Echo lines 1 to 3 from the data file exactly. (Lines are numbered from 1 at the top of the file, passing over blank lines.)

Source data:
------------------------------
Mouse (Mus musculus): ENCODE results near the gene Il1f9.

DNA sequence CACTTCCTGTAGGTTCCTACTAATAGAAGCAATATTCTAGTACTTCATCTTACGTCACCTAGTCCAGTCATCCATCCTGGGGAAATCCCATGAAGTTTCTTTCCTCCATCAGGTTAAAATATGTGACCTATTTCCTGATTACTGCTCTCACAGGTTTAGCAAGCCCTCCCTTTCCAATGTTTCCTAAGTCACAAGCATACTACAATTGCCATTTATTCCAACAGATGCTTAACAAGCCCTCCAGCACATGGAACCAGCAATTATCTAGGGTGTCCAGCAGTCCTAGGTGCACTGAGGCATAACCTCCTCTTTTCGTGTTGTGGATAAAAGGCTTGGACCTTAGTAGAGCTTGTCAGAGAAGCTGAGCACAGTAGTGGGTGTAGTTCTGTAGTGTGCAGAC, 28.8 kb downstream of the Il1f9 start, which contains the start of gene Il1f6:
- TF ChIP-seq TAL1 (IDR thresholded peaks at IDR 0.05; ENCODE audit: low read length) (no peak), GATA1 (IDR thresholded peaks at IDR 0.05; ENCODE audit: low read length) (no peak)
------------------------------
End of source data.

Mouse (Mus musculus): ENCODE results near the gene Il1f9.

DNA sequence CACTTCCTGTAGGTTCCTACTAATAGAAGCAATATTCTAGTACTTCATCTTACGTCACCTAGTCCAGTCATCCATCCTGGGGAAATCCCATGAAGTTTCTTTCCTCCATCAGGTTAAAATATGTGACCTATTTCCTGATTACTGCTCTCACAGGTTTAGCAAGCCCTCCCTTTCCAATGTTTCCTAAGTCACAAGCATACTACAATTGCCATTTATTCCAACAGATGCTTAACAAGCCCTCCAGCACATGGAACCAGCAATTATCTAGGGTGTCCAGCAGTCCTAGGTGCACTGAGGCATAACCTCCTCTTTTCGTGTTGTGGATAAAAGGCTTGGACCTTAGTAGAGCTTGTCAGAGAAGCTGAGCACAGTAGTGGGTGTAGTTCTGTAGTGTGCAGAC, 28.8 kb downstream of the Il1f9 start, which contains the start of gene Il1f6:
- TF ChIP-seq TAL1 (IDR thresholded peaks at IDR 0.05; ENCODE audit: low read length) (no peak), GATA1 (IDR thresholded peaks at IDR 0.05; ENCODE audit: low read length) (no peak)